on February 9, 2016
on September 28, 2014
Another great adventure on the Discworld. A good read guaranteed to entertain followers of the series.
on December 19, 2013
A standard Dsicwolrd novel, entertaining, a few laughs, a satire of our own world but not one of the best Discworld novels I've read so far. Still, can't go wrong with Sam Vimes.
on May 23, 2010
My family had been reading Pratchett for years, but after not being able to finish The Colour of Magic when I was eleven or twelve, I had assumed he wasn't for me. I picked up Thud in the library soon after it came out, and, not having a library card, I sat in a comfy chair and read until closing time. I came back early the next day and finished it. It is probably one of the best books out there and, because it introduced me to Pratchett, is one of my favourites.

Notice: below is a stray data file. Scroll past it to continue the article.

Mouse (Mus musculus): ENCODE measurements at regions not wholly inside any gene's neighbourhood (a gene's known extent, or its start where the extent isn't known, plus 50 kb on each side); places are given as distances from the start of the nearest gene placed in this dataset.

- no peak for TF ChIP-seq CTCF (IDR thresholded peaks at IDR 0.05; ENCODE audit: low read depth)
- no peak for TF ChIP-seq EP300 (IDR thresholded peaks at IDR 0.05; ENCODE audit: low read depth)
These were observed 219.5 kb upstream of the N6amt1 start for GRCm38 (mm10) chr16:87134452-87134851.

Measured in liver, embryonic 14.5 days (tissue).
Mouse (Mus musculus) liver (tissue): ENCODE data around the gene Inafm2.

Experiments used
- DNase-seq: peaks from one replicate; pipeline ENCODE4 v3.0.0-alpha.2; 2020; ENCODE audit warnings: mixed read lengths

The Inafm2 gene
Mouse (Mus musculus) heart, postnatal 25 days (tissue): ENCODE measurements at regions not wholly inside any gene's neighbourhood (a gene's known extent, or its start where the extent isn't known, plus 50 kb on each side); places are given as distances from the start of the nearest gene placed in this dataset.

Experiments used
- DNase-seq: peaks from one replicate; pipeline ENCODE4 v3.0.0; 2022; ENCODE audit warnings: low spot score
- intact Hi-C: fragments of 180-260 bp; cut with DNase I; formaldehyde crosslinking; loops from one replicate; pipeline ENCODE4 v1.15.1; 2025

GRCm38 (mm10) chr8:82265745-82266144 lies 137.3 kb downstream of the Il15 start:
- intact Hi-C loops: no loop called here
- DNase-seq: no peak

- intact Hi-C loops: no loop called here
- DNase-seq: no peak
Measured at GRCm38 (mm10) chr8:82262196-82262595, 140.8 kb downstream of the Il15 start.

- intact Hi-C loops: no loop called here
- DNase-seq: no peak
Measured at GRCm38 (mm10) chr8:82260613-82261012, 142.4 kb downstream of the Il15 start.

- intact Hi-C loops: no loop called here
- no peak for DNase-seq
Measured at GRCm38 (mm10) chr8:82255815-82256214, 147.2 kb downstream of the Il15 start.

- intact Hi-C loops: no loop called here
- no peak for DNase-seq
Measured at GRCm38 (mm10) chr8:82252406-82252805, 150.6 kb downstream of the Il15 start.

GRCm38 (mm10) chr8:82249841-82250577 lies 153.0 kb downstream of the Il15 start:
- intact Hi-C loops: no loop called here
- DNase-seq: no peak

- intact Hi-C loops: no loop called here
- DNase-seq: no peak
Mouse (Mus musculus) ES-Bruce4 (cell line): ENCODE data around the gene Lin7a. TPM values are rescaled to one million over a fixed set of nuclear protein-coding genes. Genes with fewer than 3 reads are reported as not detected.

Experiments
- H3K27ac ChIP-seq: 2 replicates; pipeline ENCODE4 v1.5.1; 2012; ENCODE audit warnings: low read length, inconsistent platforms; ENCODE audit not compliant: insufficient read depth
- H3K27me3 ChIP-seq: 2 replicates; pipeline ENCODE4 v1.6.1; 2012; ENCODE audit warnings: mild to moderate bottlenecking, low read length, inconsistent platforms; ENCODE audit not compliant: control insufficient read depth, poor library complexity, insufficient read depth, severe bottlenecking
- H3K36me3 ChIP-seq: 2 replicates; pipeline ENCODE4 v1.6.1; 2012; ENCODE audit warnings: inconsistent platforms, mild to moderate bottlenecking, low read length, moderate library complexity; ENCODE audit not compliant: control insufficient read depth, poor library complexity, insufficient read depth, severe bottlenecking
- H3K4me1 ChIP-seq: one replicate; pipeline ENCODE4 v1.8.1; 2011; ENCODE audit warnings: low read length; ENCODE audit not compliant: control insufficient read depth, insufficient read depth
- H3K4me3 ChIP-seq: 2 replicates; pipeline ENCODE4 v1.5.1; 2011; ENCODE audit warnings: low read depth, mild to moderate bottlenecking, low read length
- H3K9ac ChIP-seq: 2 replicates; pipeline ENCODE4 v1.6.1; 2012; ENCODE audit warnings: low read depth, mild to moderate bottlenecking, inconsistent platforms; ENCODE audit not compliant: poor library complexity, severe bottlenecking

Like all Discworld novels, it's a stand-alone book. The only problem I had with reading it first was that it's got a few spoilers for earlier books (ie: Cheery. That's all I'm saying).
I would recommend this book to anyone who loves fantasy, hates fantasy and/or is a fan of clever prose.
on November 17, 2007
"Thud" is thirty-fourth novel in Terry Pratchett's hugely popular Discworld series, was first published in 2005 and is the seventh to focus on Sam Vimes and Ankh-Morpork's City Watch.
Sam is the Commander of the City Guard, and - having married Lady Ramkin - a member of the nobility. He's also recently become a father and has made reading "Where's My Cow" to his son every evening at six o'clock his top priority. Despite being a devoted father, however, he mightn't necessarily be considered a typical hero : he doesn't like Assassins (they keep trying to kill him), Kings (it's an old family traditions : even in chess, he supports the pawns) and the Undead (particularly vampires).